Hornsby Pewter of The Western World fig 210.

Reference 9.34


.PDR GUERNSEY

6

Rare Type II Guernsey Quart likely made by PDR the Jersey Pewterer active in the late 1600s.(use copy from

PS Journal) Fillet between acorn and cups likely evidence of past widely spread prickles. Waist and neck

lines typical of PDR and an early handle. It weighs about 1040 grams and stands 7.55” from table to rim top.

Horizontal internal seam.

NOT UNIQUE – BUT WHY - A VERY RARE QUART JERSEY LIDDED MEASURE by Pierre du

Rousseau the earliest known pewterer working on Jersey. Having escaped France as a protestant he settled

(from region of St Malo) in Jersey in about 1690 his death is recorded in 1729 making a reasonable date for

this piece c1710.

The PDR die cut stamp is there to the front of the lid wedge. The double acorns have no prickles there is

some incised reeding to the lower waist, rim foot and neck (2 lines each). Usual longer wedge to lid, only

faint signs remain of prickles to the acorns, no decoration to the hinge pin. Unfortunately the measure has a

small hole just to the left of the lower handle terminal. This stands just over 7” tall with a footrim just over 4”

and weighs about 532 grams.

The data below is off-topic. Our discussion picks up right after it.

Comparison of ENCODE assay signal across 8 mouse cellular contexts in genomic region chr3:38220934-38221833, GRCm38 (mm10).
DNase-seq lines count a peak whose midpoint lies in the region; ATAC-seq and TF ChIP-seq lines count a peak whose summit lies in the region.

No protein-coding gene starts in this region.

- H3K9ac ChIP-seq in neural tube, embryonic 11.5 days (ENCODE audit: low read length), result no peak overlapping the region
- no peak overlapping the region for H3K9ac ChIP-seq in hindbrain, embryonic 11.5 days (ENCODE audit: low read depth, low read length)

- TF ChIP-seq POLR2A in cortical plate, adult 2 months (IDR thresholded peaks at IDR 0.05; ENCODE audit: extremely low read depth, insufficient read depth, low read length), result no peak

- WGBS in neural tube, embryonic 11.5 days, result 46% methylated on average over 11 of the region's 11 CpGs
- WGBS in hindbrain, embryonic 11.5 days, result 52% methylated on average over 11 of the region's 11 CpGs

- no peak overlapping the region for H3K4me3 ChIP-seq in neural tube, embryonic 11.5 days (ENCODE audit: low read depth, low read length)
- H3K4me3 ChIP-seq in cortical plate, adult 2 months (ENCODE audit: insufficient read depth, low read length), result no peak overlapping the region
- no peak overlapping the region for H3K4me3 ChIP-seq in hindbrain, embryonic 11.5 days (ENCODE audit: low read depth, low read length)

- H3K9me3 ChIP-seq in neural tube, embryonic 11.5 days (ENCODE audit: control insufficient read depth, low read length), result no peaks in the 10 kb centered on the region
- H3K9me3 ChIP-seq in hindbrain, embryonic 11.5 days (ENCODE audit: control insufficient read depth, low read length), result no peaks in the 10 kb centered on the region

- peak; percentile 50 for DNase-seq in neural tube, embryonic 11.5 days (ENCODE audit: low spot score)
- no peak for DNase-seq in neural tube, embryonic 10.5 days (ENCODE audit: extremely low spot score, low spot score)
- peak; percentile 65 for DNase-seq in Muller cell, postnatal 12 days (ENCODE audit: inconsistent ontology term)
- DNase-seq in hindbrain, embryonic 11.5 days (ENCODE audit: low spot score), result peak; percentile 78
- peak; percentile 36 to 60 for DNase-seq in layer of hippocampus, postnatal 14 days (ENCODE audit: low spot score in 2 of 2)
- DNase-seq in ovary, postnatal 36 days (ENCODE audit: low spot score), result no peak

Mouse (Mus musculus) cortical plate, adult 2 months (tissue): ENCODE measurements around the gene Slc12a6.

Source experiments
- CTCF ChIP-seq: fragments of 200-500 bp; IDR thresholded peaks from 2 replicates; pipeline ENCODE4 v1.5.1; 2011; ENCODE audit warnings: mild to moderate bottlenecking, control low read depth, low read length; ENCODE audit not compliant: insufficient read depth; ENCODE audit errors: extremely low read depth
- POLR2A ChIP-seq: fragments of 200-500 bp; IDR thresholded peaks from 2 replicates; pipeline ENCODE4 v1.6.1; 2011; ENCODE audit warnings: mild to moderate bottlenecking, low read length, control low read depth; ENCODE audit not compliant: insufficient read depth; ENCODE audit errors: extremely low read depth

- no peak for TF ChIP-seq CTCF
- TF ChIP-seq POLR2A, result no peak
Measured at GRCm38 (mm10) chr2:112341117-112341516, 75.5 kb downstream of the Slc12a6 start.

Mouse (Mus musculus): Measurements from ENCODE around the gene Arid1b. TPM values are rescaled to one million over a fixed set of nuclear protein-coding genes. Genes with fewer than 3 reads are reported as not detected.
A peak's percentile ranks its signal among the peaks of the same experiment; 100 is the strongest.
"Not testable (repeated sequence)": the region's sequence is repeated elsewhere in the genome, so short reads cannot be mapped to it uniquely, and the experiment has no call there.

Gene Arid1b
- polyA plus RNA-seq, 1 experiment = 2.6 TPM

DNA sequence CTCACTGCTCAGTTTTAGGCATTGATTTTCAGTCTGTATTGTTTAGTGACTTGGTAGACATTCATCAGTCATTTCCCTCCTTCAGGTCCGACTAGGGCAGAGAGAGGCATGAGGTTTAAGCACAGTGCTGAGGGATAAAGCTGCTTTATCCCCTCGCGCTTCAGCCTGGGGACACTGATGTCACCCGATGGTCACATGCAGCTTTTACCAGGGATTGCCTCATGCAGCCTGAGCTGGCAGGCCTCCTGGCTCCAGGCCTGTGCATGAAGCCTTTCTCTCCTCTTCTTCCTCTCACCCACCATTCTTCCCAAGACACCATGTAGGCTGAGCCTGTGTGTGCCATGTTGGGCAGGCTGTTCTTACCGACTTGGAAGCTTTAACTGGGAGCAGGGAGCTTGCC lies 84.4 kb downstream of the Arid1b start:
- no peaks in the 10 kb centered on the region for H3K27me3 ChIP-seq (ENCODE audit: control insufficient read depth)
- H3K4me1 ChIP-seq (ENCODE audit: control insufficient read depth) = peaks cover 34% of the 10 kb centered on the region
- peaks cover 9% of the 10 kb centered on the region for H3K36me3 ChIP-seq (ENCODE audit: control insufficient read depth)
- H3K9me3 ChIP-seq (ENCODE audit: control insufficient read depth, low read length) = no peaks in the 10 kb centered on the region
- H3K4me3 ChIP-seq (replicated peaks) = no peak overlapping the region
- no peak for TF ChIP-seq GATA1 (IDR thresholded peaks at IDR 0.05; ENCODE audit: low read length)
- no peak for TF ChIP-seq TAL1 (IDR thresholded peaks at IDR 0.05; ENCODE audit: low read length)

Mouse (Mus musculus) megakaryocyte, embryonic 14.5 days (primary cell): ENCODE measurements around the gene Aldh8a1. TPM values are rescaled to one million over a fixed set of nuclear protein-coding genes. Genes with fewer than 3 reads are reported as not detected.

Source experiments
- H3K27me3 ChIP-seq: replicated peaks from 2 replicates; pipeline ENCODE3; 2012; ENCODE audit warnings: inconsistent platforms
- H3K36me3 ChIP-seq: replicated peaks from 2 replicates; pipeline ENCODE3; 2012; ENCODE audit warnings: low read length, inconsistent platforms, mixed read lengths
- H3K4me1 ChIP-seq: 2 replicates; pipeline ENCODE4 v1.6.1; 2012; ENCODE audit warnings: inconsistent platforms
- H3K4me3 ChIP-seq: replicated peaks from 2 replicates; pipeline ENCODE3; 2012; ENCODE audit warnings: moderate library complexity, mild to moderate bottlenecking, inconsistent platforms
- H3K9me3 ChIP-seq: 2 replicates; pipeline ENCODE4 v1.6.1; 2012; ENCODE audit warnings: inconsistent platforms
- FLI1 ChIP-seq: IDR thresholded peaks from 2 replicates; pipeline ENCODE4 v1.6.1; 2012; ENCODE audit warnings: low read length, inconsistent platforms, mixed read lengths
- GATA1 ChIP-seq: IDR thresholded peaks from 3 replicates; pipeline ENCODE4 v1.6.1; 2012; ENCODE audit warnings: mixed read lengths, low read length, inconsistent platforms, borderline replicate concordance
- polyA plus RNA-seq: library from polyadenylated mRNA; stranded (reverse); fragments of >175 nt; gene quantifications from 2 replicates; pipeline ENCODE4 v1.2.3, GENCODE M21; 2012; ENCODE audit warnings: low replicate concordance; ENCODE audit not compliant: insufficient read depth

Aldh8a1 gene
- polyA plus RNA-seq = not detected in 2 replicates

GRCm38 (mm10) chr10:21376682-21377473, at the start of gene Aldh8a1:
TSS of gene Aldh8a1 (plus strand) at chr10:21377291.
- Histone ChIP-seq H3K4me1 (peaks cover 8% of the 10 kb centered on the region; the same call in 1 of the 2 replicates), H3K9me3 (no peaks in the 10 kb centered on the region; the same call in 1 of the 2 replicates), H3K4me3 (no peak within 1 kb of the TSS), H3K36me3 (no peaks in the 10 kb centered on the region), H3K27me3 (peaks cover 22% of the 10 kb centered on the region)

7

An exceptional and rare Pewter Quart mug by J Alderson

about 1780.

A distinctive form with the upper handle attachment recurved but the lower

attachment flush. The four lion passant hallmarks struck under the rim (see MPM

38) Inside the base the pot touch (MPM5393b) is presumed that of John Alderson

of London (OP39). A scarce pre-imperial mug made exceptional by the presence

of the profuse engraving in the Adam style late 18 th C using a bright cut technique

which would not be unusual on silver and sometimes found on Britannia metal

much later but almost unknown on Pewter Mugs of this period. To the front three

unidentified Animal heads. Clean to remove a lot of the hard oxide the mug is

otherwise in fine condition. Standing 6” tall with a footrim diameter just under 5”

and a lip rim diameter of 4” and weighing about 1 lb 10 ozs.

Reference CKNY-125-377 Photos 179 - 187 Collection


8

Unique Antique Pewter Mug –

The only squat pint known by Thomas Letherbarrow probably of

Liverpool. Three hallmarks to left of handle TL, horse (?), ship -, pot

touch of Crown over X over TL. Nice footrim. Weighs 1 lb stands 4 ½”

with a footrim of 4”.

Reference MXPY-55-158 Photos 43 - 47 Collection

Capacity Measured about 580 ml (20.41 fluid ounces) corresponds to Old English Ale

measure.


9

Very Rare Pewter Gallon tall form of ‘West Country’

measure c1850

Only two others of this form are known, a half-gill shown below and a

half-pint in the Douglas collection. In excellent condition with no

repairs, and only minor superficial damage through normal wear and